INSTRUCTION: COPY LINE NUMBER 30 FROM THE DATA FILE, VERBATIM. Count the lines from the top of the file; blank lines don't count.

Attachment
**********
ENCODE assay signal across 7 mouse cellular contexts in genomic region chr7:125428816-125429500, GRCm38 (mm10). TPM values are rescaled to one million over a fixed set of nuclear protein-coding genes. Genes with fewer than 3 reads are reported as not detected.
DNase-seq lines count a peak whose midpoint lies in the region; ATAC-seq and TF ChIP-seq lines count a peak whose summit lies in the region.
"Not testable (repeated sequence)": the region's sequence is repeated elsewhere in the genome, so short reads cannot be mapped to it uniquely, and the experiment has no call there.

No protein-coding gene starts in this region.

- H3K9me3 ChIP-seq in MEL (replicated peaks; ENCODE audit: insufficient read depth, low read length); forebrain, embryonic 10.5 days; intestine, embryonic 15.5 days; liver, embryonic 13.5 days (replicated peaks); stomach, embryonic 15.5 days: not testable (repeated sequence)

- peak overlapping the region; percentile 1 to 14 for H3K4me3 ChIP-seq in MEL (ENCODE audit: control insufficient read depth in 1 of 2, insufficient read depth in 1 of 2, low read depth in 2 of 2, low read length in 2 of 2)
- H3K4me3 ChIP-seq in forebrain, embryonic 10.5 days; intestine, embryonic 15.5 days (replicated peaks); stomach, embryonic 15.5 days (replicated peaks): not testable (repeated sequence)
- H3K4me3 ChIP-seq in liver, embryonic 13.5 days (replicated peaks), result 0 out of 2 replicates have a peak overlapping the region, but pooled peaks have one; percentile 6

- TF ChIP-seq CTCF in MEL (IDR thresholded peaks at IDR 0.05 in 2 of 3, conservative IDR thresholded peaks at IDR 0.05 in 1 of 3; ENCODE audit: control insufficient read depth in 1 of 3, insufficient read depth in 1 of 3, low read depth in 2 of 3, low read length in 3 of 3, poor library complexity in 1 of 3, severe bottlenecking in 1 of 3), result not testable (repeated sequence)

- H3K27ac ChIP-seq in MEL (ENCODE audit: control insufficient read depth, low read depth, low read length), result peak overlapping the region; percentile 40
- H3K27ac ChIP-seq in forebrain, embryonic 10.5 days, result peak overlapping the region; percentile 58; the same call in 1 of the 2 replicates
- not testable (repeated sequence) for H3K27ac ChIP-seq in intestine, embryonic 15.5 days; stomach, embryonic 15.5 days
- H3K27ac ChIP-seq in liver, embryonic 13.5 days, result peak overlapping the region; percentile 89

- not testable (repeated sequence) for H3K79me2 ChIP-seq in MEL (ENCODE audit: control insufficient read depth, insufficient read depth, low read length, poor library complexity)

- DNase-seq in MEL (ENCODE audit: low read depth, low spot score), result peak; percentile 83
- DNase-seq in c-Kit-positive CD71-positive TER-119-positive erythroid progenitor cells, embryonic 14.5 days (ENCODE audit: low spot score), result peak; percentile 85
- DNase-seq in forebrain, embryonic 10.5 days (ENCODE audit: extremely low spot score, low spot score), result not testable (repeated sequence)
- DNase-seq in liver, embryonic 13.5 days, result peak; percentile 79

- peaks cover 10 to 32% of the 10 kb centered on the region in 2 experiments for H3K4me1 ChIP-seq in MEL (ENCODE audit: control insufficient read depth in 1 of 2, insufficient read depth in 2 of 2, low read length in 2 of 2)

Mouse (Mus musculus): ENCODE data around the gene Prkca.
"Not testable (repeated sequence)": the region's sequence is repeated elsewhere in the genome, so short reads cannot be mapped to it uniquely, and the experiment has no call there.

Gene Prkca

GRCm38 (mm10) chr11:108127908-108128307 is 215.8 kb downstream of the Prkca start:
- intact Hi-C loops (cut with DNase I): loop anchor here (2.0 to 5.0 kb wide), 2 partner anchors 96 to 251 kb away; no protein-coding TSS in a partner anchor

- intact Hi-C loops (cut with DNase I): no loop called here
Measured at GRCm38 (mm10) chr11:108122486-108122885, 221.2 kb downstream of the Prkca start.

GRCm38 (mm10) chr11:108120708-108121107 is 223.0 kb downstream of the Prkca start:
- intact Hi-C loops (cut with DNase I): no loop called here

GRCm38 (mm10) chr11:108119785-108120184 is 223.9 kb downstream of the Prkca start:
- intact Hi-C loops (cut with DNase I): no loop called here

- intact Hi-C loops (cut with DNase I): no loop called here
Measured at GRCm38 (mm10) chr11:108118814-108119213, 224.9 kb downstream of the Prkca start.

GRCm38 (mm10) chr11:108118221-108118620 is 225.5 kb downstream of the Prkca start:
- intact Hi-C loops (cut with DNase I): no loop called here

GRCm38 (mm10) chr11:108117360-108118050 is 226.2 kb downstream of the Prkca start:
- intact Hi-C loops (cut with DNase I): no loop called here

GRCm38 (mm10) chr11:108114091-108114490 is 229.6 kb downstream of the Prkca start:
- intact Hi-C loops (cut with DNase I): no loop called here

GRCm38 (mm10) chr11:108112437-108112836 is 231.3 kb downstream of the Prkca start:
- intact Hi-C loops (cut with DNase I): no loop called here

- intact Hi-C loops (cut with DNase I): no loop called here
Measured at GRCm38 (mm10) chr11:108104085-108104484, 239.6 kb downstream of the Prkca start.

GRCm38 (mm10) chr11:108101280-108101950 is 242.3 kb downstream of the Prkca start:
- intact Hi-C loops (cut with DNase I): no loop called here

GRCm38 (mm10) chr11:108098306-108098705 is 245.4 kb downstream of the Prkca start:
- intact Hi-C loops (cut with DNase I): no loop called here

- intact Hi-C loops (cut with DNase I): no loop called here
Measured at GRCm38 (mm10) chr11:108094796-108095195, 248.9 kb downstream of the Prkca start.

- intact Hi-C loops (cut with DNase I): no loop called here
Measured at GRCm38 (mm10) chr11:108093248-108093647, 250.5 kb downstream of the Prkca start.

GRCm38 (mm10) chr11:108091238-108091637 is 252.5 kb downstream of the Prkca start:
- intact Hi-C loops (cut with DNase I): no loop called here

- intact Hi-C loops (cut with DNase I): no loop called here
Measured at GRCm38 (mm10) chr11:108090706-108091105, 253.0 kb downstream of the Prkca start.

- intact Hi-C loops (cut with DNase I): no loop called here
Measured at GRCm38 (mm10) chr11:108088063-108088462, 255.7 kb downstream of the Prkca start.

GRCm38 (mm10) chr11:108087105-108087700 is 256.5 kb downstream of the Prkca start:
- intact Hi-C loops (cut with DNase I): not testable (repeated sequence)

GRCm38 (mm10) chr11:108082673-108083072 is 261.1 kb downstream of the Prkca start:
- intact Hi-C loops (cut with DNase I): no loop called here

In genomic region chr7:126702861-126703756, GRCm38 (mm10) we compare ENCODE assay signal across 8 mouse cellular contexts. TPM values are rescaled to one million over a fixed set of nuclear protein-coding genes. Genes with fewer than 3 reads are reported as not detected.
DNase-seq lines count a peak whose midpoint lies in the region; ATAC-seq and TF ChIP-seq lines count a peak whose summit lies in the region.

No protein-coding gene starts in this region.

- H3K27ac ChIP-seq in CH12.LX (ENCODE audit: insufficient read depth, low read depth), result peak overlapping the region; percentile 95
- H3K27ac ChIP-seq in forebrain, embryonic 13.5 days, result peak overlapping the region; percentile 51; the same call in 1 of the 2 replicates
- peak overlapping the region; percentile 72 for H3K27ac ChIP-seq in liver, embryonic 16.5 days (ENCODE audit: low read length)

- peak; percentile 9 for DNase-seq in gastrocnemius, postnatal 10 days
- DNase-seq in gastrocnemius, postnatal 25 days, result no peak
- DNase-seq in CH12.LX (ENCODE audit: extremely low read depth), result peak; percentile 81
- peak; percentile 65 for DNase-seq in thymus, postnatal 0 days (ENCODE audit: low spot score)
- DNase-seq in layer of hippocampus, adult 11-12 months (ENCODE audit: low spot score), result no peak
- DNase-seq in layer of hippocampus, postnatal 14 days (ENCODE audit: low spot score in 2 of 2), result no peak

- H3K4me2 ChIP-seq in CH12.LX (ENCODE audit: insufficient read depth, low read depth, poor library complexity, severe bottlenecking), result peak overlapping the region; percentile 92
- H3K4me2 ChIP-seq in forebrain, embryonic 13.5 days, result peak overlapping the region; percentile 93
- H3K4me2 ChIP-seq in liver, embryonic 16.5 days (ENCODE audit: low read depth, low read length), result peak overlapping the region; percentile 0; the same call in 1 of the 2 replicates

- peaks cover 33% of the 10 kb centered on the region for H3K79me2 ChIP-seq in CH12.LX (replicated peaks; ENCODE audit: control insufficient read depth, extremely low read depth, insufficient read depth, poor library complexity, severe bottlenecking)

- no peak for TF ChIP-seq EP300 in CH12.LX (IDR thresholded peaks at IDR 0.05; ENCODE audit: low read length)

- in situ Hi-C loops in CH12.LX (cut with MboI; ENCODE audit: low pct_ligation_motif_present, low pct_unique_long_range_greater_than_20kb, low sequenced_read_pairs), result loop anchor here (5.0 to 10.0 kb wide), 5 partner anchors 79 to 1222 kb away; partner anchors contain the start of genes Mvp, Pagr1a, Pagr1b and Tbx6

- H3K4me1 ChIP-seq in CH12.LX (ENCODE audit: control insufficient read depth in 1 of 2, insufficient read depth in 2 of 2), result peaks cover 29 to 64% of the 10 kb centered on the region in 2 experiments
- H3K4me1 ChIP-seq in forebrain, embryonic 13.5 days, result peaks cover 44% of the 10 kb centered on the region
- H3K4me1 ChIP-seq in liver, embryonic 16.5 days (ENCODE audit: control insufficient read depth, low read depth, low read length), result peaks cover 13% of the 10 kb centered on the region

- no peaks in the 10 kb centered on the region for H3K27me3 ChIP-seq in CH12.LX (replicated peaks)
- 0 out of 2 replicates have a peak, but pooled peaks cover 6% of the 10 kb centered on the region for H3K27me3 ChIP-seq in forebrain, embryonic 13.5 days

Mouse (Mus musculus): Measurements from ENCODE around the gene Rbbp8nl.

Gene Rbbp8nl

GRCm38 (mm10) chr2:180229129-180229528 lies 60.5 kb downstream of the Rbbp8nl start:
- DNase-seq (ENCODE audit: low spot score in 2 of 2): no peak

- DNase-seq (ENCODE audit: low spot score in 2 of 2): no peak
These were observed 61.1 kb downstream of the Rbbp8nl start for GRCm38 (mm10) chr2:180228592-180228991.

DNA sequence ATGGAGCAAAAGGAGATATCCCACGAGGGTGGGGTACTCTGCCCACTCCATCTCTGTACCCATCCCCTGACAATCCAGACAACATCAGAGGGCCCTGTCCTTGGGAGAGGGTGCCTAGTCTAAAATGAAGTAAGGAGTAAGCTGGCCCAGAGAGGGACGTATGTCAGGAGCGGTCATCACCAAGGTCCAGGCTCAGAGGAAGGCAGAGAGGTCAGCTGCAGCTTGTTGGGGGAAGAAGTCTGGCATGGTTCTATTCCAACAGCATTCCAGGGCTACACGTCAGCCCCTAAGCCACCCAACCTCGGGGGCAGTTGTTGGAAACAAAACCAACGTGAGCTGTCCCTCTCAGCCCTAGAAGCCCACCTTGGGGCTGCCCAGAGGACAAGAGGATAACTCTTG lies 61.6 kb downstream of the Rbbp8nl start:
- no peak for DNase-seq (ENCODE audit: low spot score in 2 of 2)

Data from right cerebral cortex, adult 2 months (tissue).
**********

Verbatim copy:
- intact Hi-C loops (cut with DNase I): no loop called here